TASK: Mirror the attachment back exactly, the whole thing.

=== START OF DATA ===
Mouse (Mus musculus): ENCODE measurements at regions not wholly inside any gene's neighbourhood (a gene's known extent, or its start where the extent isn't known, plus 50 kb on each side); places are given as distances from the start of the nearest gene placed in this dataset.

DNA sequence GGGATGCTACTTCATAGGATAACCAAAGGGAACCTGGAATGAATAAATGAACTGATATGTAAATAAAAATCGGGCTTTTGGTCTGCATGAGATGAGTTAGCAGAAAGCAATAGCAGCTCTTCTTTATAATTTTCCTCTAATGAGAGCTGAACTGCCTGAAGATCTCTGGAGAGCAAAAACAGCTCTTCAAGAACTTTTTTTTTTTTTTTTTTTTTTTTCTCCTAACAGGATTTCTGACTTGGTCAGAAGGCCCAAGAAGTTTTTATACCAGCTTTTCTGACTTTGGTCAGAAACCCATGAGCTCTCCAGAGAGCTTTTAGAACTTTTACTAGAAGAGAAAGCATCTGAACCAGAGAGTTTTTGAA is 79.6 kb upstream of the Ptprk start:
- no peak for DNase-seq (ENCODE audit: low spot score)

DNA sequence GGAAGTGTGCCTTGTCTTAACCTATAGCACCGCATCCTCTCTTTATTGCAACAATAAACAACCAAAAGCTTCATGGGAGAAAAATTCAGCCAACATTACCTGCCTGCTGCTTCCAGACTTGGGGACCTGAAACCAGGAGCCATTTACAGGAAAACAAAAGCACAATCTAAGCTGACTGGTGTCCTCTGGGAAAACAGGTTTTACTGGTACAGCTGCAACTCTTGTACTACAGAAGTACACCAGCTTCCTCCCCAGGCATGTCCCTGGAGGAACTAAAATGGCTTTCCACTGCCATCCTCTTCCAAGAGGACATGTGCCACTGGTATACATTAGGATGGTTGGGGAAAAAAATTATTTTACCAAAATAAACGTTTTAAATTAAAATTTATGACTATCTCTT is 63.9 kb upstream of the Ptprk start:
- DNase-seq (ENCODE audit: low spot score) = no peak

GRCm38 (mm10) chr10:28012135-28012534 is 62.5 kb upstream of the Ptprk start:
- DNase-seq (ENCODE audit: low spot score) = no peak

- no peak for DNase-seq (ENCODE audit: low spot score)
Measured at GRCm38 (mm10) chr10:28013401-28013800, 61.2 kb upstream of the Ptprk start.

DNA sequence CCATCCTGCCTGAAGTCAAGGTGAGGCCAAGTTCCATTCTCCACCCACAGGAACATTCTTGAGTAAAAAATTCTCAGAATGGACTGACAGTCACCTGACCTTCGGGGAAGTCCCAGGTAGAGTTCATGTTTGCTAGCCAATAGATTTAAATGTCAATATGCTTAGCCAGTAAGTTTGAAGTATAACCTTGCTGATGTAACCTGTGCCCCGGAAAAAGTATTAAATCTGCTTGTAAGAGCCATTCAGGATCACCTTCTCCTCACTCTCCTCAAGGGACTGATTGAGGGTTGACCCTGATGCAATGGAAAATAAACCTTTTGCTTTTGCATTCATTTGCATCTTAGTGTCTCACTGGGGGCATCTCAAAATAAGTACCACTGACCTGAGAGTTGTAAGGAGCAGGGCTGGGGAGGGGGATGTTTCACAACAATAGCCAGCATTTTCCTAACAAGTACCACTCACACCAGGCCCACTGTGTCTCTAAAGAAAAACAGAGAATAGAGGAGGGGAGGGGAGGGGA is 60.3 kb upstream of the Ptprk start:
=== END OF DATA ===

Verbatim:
Mouse (Mus musculus): ENCODE measurements at regions not wholly inside any gene's neighbourhood (a gene's known extent, or its start where the extent isn't known, plus 50 kb on each side); places are given as distances from the start of the nearest gene placed in this dataset.

DNA sequence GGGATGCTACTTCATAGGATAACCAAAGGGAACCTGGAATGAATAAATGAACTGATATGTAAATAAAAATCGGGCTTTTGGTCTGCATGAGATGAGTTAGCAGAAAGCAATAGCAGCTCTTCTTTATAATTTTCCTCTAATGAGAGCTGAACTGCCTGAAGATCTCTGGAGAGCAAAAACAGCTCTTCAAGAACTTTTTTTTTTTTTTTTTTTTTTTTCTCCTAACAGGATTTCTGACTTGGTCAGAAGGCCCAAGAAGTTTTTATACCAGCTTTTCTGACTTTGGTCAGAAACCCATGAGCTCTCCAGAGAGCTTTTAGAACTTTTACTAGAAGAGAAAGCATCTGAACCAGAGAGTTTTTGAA is 79.6 kb upstream of the Ptprk start:
- no peak for DNase-seq (ENCODE audit: low spot score)

DNA sequence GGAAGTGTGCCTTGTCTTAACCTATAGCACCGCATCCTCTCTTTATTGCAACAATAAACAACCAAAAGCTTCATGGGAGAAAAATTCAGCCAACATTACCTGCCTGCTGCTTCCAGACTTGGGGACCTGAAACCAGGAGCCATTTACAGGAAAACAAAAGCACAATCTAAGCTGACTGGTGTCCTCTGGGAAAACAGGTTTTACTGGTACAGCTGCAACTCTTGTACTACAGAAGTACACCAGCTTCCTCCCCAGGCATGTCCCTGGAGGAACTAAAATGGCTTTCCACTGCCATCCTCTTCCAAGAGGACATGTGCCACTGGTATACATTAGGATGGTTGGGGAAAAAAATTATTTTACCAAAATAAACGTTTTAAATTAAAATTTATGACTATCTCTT is 63.9 kb upstream of the Ptprk start:
- DNase-seq (ENCODE audit: low spot score) = no peak

GRCm38 (mm10) chr10:28012135-28012534 is 62.5 kb upstream of the Ptprk start:
- DNase-seq (ENCODE audit: low spot score) = no peak

- no peak for DNase-seq (ENCODE audit: low spot score)
Measured at GRCm38 (mm10) chr10:28013401-28013800, 61.2 kb upstream of the Ptprk start.

DNA sequence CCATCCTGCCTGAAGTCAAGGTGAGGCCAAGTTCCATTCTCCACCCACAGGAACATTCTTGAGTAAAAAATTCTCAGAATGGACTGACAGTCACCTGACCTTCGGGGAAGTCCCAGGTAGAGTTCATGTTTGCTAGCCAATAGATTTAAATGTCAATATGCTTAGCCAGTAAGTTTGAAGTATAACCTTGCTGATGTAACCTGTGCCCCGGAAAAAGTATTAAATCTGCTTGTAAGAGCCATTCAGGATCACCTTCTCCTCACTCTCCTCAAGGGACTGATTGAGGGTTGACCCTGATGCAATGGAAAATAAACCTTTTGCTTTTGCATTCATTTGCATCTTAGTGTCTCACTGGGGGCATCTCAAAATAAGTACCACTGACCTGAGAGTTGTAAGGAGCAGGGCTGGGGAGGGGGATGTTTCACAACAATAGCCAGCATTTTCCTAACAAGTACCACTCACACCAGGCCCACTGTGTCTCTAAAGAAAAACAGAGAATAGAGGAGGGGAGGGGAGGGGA is 60.3 kb upstream of the Ptprk start: